Buying a New Build Property
Buying a new-build property has the same pros and cons that come with buying an existing property. In-Deed’s comprehensive guide breaks down what’s involved on the conveyancing side of buying new, outlines the upside of a new home and explains any potential pitfalls.
A new-build property is a popular choice for many buyers. Energy-efficient, chain-free, at a fixed price and with low running costs and high specifications, a brand-new home is an appealing option. Buying a new-build property has the same pros and cons that come with buying an existing property. This comprehensive guide breaks down what’s involved on the conveyancing side of buying new, outlines the upside of a new home and explains any potential pitfalls.
New-build properties come with their own particular set of issues, so In-Deed always suggests working with a solicitor who has experience in the purchase of a new-build. All the solicitors we work with have the knowledge and experience of new-build conveyancing.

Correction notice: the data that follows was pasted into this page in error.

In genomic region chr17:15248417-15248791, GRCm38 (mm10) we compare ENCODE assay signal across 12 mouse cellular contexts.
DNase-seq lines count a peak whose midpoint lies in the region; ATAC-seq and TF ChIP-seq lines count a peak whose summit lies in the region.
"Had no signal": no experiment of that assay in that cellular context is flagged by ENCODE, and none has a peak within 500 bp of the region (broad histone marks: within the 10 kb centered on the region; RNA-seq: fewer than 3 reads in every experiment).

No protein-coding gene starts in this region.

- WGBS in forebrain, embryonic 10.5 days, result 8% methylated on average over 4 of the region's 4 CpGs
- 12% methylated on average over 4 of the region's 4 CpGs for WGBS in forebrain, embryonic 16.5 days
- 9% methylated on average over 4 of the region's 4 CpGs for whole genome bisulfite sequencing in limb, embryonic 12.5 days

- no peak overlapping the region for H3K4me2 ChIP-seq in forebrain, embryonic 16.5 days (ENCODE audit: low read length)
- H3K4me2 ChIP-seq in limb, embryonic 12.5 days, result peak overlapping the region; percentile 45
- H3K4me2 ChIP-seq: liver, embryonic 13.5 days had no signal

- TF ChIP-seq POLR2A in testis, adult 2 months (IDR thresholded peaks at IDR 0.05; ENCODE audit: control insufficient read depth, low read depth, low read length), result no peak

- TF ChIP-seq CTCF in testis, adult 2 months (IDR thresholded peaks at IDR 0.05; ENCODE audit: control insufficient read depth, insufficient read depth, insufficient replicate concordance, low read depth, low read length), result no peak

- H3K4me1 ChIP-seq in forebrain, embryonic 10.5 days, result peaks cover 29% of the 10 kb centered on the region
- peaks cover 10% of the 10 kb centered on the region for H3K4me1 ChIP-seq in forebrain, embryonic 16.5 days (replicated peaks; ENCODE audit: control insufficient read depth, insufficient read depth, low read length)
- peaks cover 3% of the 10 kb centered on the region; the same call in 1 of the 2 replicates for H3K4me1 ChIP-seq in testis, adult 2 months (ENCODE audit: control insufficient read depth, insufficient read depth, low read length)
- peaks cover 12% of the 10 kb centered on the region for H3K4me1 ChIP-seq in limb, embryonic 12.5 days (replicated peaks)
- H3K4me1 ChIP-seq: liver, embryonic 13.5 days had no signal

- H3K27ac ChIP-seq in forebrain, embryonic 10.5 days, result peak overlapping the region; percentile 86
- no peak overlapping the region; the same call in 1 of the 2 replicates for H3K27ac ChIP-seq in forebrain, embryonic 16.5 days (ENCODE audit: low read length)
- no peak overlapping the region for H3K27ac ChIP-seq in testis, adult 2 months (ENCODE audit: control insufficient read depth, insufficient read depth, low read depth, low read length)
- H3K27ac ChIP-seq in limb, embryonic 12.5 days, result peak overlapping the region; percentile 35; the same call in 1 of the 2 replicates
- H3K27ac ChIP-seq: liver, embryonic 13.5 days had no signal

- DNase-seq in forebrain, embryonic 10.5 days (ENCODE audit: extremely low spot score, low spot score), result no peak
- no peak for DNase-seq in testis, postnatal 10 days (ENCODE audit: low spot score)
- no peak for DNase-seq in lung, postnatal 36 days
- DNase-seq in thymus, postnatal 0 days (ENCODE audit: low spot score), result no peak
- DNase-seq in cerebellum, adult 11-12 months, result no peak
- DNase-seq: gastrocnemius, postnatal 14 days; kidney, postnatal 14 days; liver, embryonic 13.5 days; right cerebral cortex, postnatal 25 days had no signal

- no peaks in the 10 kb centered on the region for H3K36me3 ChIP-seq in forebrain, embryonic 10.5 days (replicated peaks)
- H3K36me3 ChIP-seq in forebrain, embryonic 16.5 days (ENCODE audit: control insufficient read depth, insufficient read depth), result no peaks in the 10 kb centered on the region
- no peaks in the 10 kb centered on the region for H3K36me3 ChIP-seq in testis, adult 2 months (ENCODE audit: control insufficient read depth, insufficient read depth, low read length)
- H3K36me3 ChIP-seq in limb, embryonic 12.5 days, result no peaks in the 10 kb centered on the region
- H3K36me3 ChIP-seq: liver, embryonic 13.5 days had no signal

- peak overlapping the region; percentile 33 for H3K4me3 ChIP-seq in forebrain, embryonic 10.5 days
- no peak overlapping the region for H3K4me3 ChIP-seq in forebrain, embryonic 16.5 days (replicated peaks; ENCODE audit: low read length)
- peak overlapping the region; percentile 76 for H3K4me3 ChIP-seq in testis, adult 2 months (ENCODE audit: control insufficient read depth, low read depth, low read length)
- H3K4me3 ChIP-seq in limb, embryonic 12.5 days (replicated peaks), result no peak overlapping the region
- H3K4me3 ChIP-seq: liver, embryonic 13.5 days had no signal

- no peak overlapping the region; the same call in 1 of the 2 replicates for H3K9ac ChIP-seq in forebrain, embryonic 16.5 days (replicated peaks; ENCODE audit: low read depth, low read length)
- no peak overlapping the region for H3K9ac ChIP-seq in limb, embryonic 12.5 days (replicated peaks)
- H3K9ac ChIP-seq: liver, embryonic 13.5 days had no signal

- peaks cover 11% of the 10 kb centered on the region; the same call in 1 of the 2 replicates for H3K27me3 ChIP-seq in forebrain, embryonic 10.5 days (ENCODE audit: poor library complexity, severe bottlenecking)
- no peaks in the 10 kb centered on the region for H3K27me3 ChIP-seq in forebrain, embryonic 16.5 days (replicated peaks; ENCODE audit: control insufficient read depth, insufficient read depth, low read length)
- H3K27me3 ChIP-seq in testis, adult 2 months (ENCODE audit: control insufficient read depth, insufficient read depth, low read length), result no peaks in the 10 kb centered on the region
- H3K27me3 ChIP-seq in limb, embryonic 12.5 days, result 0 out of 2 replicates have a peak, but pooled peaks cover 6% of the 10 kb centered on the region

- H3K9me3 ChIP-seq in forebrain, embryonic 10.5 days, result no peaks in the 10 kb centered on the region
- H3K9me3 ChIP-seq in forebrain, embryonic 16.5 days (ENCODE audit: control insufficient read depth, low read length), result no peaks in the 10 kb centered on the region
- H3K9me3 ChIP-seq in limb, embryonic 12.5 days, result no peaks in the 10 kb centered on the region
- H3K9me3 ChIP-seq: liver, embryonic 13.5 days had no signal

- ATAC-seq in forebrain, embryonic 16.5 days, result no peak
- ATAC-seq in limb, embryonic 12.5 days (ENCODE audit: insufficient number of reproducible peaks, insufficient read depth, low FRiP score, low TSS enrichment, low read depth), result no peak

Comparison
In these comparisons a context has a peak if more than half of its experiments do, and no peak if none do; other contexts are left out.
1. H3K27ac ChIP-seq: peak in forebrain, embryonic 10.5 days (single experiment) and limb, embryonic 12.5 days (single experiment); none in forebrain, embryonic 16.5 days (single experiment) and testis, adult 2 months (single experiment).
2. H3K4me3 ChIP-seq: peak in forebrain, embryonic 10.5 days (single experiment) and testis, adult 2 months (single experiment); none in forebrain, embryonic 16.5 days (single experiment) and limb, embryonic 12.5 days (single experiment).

The construction of any new property requires planning permission, so the first thing your solicitor will do is check that the appropriate authority has been granted and the property constructed precisely in accordance with the planning permission.
When a property is part of a new estate, the planning permission will refer to the estate as a whole, not the individual plots. Your solicitor may then have to ascertain that the entire estate complies with the planning permission.
Other issues that an experienced new-build conveyancing solicitor will know to check on are that appropriate agreements are in place relating to roads and sewers being adopted by the local council; that access rights and routes for other services are in place; negotiate on a completion date or on retaining some funds where any problems or snagging is to be resolved by the builder.